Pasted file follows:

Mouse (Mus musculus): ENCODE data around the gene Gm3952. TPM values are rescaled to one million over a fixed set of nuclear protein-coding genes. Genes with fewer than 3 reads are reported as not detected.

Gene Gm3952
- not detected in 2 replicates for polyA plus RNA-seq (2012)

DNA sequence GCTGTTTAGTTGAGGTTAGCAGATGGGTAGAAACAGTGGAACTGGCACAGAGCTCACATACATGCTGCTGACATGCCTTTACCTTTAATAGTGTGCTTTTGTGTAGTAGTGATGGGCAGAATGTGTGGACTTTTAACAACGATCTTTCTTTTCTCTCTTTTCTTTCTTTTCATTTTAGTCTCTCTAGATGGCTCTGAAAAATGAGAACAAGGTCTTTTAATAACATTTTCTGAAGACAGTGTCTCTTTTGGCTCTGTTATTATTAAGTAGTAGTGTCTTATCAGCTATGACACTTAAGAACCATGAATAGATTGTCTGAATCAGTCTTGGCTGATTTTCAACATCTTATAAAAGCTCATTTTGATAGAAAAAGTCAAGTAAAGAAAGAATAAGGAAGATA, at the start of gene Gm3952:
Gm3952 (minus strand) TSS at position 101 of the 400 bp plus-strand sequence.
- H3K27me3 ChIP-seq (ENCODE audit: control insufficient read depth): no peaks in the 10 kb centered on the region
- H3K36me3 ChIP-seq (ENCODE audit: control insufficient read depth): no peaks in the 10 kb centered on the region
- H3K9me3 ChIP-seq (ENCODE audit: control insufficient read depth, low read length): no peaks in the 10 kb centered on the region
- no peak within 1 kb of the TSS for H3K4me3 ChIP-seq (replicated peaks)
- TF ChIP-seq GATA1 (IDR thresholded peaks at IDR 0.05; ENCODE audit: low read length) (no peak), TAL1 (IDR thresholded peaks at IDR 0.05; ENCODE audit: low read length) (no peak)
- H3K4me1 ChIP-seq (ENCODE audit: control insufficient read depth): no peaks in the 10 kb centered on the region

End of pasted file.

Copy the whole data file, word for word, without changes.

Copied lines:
Mouse (Mus musculus): ENCODE data around the gene Gm3952. TPM values are rescaled to one million over a fixed set of nuclear protein-coding genes. Genes with fewer than 3 reads are reported as not detected.

Gene Gm3952
- not detected in 2 replicates for polyA plus RNA-seq (2012)

DNA sequence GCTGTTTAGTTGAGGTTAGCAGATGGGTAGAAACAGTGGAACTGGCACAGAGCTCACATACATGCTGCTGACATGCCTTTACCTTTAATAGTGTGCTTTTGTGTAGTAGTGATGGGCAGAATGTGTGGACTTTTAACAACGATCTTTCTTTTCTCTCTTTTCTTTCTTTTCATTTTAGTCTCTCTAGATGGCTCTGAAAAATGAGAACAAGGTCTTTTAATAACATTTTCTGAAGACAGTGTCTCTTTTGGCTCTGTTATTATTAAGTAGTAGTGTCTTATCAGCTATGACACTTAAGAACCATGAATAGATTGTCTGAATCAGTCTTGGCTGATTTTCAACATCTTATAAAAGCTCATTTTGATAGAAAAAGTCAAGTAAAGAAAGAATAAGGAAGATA, at the start of gene Gm3952:
Gm3952 (minus strand) TSS at position 101 of the 400 bp plus-strand sequence.
- H3K27me3 ChIP-seq (ENCODE audit: control insufficient read depth): no peaks in the 10 kb centered on the region
- H3K36me3 ChIP-seq (ENCODE audit: control insufficient read depth): no peaks in the 10 kb centered on the region
- H3K9me3 ChIP-seq (ENCODE audit: control insufficient read depth, low read length): no peaks in the 10 kb centered on the region
- no peak within 1 kb of the TSS for H3K4me3 ChIP-seq (replicated peaks)
- TF ChIP-seq GATA1 (IDR thresholded peaks at IDR 0.05; ENCODE audit: low read length) (no peak), TAL1 (IDR thresholded peaks at IDR 0.05; ENCODE audit: low read length) (no peak)
- H3K4me1 ChIP-seq (ENCODE audit: control insufficient read depth): no peaks in the 10 kb centered on the region